Customer Satisfaction and Loyalty
Customer satisfaction and loyalty are fundamental elements that determine the success of every business
. Corporate executives and marketing managers who invest the resources to measure and understand these key metrics are arming their companies with the tools needed to survive and thrive during these challenging economic times. Globalization and the Internet have made it possible for many more companies to compete for a customer's business. The stagnant/shrinking economy means there are fewer customers to go around.
Satisfied customers generate more revenues than dissatisfied customers. This is not only due to repeat business, but also through new business that is generated from positive (and free) word of mouth advertising. Fully satisfied customers are less likely to consider competing products and services. Loyal customers are also less likely to respond to competitive actions.
Dissatisfied customers, on the other hand, have a profound negative impact on a company's bottom line. They tell their friends and associates about their dissatisfaction. Estimates vary on the reach of this "bad word of mouth." Some studies show that dissatisfied customers talk to 8 to 16 people about their issues. With the widespread use of social media such as Facebook, MySpace, and Twitter, the bad word of mouth has the potential to spread virally to many, many more people.
TechWise Research has conducted many customer satisfaction/loyalty studies for clients. Some of these were stand-alone projects while others were tracking studies designed to measure changes in customer satisfaction over time. Based on our experience we developed a Customer Satisfaction Index (CSI) which gives companies insights into how they are viewed by their customers. TechWise is also experienced implementing Net Promoter Score (NPS) studies.
Questions Answered by a Customer Satisfaction and Loyalty Study:
- What percent of customers are satisfied/loyal versus dissatisfied/mutinous?
- How does your company compare to your competitors?
- Which customers are most at risk for switching to a competitive product?
- What factors are driving your satisfaction? These can be used as foundation blocks for messaging and advertising?
- What factors are driving dissatisfaction? Resources should be focused here to improve overall satisfaction/loyalty.
TechWise prefers to study satisfaction from the perspective of the Total Customer Experience, or TCE. This means we measure satisfaction from the time a customer first investigates your products, through purchase, installation, training, and operation, and support. This provides management with the most complete picture of satisfaction. Our studies often have systems in place to identify trouble tickets. Some studies show that a prompt effort to resolve dissatisfied customers' issues can turn as many as 85% of dissatisfied customers into repeat customers.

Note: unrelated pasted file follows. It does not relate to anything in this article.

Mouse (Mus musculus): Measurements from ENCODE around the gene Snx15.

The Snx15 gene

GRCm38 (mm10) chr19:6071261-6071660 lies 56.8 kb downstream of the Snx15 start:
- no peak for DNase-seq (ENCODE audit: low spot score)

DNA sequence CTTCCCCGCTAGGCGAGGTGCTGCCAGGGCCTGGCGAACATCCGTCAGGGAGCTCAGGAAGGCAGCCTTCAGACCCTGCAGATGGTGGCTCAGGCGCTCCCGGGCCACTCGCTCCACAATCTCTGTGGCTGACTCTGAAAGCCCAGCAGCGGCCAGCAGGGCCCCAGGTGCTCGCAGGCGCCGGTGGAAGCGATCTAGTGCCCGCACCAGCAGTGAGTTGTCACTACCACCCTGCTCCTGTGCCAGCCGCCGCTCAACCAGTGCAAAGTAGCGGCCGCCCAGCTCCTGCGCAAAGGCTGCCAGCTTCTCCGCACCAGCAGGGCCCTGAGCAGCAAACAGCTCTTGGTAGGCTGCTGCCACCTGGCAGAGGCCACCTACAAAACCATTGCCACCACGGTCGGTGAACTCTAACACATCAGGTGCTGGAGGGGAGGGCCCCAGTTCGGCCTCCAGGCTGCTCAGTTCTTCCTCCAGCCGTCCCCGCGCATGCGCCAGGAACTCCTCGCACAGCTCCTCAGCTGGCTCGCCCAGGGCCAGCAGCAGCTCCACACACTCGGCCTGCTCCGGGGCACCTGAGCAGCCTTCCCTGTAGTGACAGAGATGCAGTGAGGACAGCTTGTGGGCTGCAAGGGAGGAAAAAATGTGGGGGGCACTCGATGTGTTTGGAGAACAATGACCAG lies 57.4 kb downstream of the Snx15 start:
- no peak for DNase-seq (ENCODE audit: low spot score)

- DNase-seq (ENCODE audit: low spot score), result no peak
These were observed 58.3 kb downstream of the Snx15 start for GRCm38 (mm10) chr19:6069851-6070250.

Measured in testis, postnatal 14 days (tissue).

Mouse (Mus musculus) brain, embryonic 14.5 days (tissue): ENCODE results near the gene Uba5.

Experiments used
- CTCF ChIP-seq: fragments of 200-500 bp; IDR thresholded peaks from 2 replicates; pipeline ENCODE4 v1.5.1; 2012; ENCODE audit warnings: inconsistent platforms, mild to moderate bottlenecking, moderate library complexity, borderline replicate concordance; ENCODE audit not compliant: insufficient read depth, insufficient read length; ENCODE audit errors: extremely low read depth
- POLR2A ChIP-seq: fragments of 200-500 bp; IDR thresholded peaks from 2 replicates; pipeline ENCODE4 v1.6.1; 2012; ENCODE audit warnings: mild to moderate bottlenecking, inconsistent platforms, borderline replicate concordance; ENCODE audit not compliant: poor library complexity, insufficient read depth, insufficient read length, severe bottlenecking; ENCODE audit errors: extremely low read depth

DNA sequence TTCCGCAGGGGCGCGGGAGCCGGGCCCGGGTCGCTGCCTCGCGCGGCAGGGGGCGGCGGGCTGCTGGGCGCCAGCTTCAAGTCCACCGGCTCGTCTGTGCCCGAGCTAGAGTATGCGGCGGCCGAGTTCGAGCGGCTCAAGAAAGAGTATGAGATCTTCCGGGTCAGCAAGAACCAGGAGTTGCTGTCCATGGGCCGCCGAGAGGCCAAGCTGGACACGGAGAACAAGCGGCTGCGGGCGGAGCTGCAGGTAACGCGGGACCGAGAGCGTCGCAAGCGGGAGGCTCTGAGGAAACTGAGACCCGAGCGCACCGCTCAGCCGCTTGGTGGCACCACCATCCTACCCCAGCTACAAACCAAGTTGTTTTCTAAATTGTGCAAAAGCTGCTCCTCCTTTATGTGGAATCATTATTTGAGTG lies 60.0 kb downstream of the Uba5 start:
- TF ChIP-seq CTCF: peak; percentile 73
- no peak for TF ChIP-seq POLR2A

Net Promoter Score (NPS)
Net Promoter 1 is a popular technique for measuring customer loyalty
. It was developed by Fred Reichheld who works for Bain and Company. The main premise of this technique is that a single question provides an accurate measurement not just for customer loyalty, but corporate success. This technique is explained in detail in Mr. Reichheld's book entitled "The Ultimate Question."
In this technique, customers are asked a single question on a 0 to 10 rating scale - "How likely is it that you would recommend our company to a friend or colleague?" Based on their response, they are coded as Promoters (9-10 rating), Passives (7-8 rating) or Detractors (0-6 rating). The NPS Score is simply the percentage of Promoters minus the percentage of Detractors. Any score over 50% is quite good while 75% or above is exceptionally good. Low (or negative) scores are indicative of companies that have serious issues regarding customer loyalty. Research by Bain has shown a correlation between NPS and revenues growth, the higher a company's NPS score the higher the revenues growth.
Since all of the analysis is based on a single question (and perhaps a follow-up question), NPS surveys tend to be short and simple. They are cost-effective studies that provide results that are easy to explain and communicate throughout the organization. There is an active debate within the market research community regarding NPS. While many researchers are proponents of this technique, other market researchers claim that other questions work just as well as the likelihood to recommend. There is an inherent lack of precision that comes from basing all analysis on a single question, which may be exacerbated by collapsing the results into three categories. Despite these issues, in our opinion Net Promoter is one of several valuable techniques that can help companies better understand their customers.
If you are interested in learning more about a Customer Satisfaction Study or the Net Promoter technique, or to request a quote on a project, contact us
(1) Net Promoter is a registered trademark of Fred Reichheld, Bain & Company. Those wishing to learn more about Net Promoter may wish to read Fred Reichheld's book shown above.
©1998-2011, TechWise Research: Customer Satisfaction / Loyalty and Net Promoter Score